Kazakhstan to offer BTA to Sberbank in Q2 – owner
Jan 23. Reuters. MOSCOW
* BTA owner says debt restructuring talks “going well”
* Fund says “active talks” on BTA sale with Sberbank in Q2
* State welfare fund says BTA final debt deal by April 1
Kazakhstan’s national wealth fund said on Saturday it will hold detailed talks on selling indebted BTA bank to Russia’s Sberbank in the second quarter after final approval of a landmark debt restructuring deal.
The fate of BTA, once Kazakhstan’s largest bank, and its deal to restructure $10 billion in debt are key to investor perceptions of Central Asia’s biggest economy, which has been battered by the global economic crisis.
The bank struck a deal with creditors to restructure the debt in December and hopes to sign legal documents with creditors by the end of January, said the head of Samruk-Kazyna state welfare fund, which controls BTA.
“The restructuring is going well,” the fund’s head, Kairat Kelimbetov, told reporters on the sidelines of an economic conference in Moscow.
“By the end of January we plan to sign the full cycle of legal documents on those agreements with all creditors and by April 1 we hope to have a full creditors’ meeting to define their views on the documents,” he said.
“And, accordingly, after that – so in the second quarter – we will have the active phase of negotiations with Sberbank,” he said, adding that preliminary talks would take place one the sidelines of the World Economic Forum in Davos.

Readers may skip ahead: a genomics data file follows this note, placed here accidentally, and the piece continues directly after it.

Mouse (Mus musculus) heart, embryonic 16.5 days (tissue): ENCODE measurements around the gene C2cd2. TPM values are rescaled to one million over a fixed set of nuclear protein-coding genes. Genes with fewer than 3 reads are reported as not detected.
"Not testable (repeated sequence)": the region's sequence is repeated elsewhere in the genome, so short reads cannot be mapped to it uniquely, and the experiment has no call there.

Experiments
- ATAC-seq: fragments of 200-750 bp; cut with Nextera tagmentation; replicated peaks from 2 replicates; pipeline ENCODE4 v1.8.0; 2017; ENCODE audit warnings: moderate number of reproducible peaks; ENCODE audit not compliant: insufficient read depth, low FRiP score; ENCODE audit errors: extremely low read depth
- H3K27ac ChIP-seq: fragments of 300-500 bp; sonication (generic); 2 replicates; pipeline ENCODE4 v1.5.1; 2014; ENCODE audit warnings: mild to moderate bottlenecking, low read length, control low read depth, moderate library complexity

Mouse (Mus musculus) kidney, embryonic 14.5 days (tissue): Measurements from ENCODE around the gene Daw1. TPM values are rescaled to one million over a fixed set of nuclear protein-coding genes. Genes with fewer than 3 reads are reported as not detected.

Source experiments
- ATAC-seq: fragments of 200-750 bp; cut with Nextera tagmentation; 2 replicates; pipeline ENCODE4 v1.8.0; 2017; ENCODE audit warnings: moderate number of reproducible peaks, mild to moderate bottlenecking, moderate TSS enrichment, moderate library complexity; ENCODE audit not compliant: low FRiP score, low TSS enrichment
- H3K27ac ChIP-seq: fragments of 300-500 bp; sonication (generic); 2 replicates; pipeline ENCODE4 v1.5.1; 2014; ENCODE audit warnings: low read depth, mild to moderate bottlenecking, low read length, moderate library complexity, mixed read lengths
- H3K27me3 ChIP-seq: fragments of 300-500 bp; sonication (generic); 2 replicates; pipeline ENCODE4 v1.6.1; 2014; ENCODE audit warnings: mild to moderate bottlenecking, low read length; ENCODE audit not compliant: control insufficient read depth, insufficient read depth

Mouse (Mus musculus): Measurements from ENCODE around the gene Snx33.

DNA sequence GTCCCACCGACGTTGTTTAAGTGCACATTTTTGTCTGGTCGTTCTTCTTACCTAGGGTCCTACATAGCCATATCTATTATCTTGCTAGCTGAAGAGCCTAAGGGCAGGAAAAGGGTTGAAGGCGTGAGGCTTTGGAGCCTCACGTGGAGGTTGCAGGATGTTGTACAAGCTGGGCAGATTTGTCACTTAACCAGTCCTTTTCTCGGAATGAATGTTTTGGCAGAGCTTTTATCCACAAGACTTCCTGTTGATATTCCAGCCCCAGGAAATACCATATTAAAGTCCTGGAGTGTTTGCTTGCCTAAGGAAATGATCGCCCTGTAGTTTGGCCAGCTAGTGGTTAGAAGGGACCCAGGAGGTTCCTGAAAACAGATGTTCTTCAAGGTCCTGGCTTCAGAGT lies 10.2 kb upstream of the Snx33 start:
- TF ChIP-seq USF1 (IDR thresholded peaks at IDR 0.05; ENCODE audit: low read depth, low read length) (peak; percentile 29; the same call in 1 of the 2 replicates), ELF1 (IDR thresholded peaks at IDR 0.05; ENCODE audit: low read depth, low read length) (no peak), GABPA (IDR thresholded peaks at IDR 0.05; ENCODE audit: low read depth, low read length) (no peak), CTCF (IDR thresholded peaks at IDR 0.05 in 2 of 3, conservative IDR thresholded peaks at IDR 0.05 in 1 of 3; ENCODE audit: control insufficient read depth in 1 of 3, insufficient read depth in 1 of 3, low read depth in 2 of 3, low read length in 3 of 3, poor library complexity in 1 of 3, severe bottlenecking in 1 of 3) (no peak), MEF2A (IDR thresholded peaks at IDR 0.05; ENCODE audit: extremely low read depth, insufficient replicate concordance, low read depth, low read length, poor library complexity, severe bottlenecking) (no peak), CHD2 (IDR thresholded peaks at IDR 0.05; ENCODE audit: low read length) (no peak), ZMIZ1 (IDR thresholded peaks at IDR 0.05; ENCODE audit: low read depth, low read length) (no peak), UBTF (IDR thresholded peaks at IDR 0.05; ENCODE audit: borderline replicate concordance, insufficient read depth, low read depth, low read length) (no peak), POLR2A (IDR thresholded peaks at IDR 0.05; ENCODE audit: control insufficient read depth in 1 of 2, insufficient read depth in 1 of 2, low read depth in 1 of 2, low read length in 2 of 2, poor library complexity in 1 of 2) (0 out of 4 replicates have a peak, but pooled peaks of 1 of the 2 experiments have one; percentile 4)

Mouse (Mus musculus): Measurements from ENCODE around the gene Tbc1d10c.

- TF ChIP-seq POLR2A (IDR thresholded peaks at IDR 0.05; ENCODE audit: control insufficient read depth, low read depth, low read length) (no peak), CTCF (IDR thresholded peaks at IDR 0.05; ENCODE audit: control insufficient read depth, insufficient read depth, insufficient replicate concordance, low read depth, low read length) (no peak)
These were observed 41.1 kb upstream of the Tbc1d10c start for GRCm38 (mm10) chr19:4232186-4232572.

BTA, once the success story of the Caspian nation’s booming economy, has become a symbol of the economic woes of Kazakhstan’s banking sector, which went on a debt-fuelled spending spree before the credit markets dried up in mid-2007.
BTA was taken over the Kazakh state welfare fund in February, but defaulted in May, sending shockwaves through emerging markets and prompting a sell of in Kazakh assets.
Kelimbetov, a former economy minister who is well respected in foreign banking circles, said it was too early to talk about how much state owned Sberbank – Russia’s national savings bank – could pay for a stake in BTA.
“It is too early to talk about this as it depends on how successful and swift the talks will be with creditors,” Kelimbetov said. “Then the full model of the restructuring will be clear.”
Under the agreement reached in December, BTA would issue more than $3 billion in fresh debt and give creditors a 15 percent stake in the bank as part of the deal.
Kelimbetov declined to give reporters exact details of the haircut creditors would accept, but said that after the restructuring Samruk-Kazyna would own 85 percent of BTA.
He said the fund would be ready to talk about selling the entire stake to Sberbank, which holds more than half of Russia’s retail deposits and has an ambitious strategy to generate 5 percent of net income outside Russia by 2014.
“We are ready to listen to any offer from Sberbank – starting from 85 percent and lower,” he said, adding that no other companies had shown a keen interest in buying a stake.
Kazakhstan’s economy, which boomed with annual growth rates of over 10 percent annually from 2000 to 2007, nosedived sharply as the economic crisis cut the inflow of cheap money and slashed prices for oil and metals, two of Kazakhstan’s key exports.
The economy of Kazakhstan, which covers an area more than four times the size of France, is set to grow by about 1.5-2.0 percent in 2010 after growth of 1.1 percent in year-on-year terms in 2009, according to government forecasts.